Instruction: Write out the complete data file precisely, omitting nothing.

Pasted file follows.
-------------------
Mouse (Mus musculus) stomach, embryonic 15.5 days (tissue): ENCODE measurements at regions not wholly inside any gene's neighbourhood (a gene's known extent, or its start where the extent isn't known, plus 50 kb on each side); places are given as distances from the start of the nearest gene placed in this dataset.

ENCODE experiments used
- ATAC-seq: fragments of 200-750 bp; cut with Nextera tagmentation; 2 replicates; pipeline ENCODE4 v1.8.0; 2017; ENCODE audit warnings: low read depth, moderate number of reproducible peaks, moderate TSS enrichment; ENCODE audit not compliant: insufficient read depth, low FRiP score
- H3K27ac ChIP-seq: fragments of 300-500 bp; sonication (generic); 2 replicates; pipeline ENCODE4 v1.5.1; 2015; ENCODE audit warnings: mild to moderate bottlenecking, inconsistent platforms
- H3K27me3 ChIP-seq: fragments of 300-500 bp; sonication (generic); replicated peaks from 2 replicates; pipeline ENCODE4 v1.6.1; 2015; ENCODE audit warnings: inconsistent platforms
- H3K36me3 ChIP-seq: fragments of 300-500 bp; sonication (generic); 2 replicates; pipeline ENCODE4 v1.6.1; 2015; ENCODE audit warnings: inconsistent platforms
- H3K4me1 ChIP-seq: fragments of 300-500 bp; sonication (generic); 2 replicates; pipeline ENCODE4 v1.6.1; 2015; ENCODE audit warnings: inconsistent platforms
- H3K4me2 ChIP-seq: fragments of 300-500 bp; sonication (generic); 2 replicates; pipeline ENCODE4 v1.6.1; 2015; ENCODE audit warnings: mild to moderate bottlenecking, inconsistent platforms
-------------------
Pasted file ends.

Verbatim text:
Mouse (Mus musculus) stomach, embryonic 15.5 days (tissue): ENCODE measurements at regions not wholly inside any gene's neighbourhood (a gene's known extent, or its start where the extent isn't known, plus 50 kb on each side); places are given as distances from the start of the nearest gene placed in this dataset.

ENCODE experiments used
- ATAC-seq: fragments of 200-750 bp; cut with Nextera tagmentation; 2 replicates; pipeline ENCODE4 v1.8.0; 2017; ENCODE audit warnings: low read depth, moderate number of reproducible peaks, moderate TSS enrichment; ENCODE audit not compliant: insufficient read depth, low FRiP score
- H3K27ac ChIP-seq: fragments of 300-500 bp; sonication (generic); 2 replicates; pipeline ENCODE4 v1.5.1; 2015; ENCODE audit warnings: mild to moderate bottlenecking, inconsistent platforms
- H3K27me3 ChIP-seq: fragments of 300-500 bp; sonication (generic); replicated peaks from 2 replicates; pipeline ENCODE4 v1.6.1; 2015; ENCODE audit warnings: inconsistent platforms
- H3K36me3 ChIP-seq: fragments of 300-500 bp; sonication (generic); 2 replicates; pipeline ENCODE4 v1.6.1; 2015; ENCODE audit warnings: inconsistent platforms
- H3K4me1 ChIP-seq: fragments of 300-500 bp; sonication (generic); 2 replicates; pipeline ENCODE4 v1.6.1; 2015; ENCODE audit warnings: inconsistent platforms
- H3K4me2 ChIP-seq: fragments of 300-500 bp; sonication (generic); 2 replicates; pipeline ENCODE4 v1.6.1; 2015; ENCODE audit warnings: mild to moderate bottlenecking, inconsistent platforms